Transit fare systems in America suffer from the same short term cheap thinking, on full display on the MTA OMNY system, the world’s first EMV only open + closed loop fare system. When it’s completed in 2023, barring more delays, MTA will have farmed out every aspect of their fare collection and OMNY transit card issue to banks.

Not to rehash points I already made about OMNY, but Reece’s wrong transit system analogy struck a chord. And unlike rail system evolution, once the transit fare system in locked into the bank payment card infrastructure, from technology (EMV) to payment network processing (VISA, mastercard, AMEX, etc.), it will be extremely difficult, if not impossible to change anything later on.

But why is America so short sighted when it comes to public transit, never investing in a long term self-sustaining viable business model? I ran across an interesting take that explains it neatly. The USA will never have a transit platform business because public transit is a welfare and jobs program, not a self-sustaining business model:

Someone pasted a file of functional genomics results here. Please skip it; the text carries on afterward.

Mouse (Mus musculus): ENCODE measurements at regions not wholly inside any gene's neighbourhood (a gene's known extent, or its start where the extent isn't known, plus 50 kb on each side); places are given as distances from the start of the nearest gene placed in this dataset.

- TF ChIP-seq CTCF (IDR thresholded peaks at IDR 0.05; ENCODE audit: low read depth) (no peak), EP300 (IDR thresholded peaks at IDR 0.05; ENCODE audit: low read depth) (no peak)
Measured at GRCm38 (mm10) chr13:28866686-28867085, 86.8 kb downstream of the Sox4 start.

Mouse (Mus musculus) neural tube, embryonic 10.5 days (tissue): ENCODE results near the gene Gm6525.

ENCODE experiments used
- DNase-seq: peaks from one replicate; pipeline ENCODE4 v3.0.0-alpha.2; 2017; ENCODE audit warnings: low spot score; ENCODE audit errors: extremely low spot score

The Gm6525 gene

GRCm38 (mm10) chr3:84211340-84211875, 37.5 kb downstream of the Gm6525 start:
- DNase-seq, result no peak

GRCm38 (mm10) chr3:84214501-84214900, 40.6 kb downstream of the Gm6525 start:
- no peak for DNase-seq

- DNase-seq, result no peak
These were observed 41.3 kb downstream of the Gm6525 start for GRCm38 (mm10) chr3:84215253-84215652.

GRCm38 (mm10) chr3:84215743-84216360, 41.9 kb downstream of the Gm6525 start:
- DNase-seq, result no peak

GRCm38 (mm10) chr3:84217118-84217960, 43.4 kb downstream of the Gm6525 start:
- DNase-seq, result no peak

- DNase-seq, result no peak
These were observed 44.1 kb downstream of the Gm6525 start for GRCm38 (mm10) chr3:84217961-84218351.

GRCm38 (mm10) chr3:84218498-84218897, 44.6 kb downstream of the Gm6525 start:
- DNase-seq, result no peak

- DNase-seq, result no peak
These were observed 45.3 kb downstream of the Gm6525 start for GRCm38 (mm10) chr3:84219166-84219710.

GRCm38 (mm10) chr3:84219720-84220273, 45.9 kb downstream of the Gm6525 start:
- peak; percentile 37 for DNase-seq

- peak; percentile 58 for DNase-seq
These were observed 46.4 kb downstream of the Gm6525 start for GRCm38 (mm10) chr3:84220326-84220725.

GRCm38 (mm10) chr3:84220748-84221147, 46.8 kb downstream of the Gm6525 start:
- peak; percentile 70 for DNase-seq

Public transportation in the US is generally very bad and very heavily subsidized. It’s cheap because extremely little service is being run, and the government picks up most of the bill.

Public transportation in the US is less of a way normal people get around, and more of a welfare program and jobs program. Even in places where public transportation is a way normal people get around, e.g., NYC, it is run more like a jobs program than an essential public service.

Reddit user Sassywhat

Open loop fare systems are also vulnerable in new ways nobody predicted: imagine the mess if payment networks go down in a cyberwar, à la the Moscow metro when digital wallets and bank payment card networks were suddenly and omniously turned off. In the case of OMNY where, unlike Moscow metro, everything is EMV payment networked…there is no backup in-house payment settlement system, there is no plan b.

In other words not only is OMNY EMV one size fits all, it’s all or nothing.


Related post: Hidden Assumptions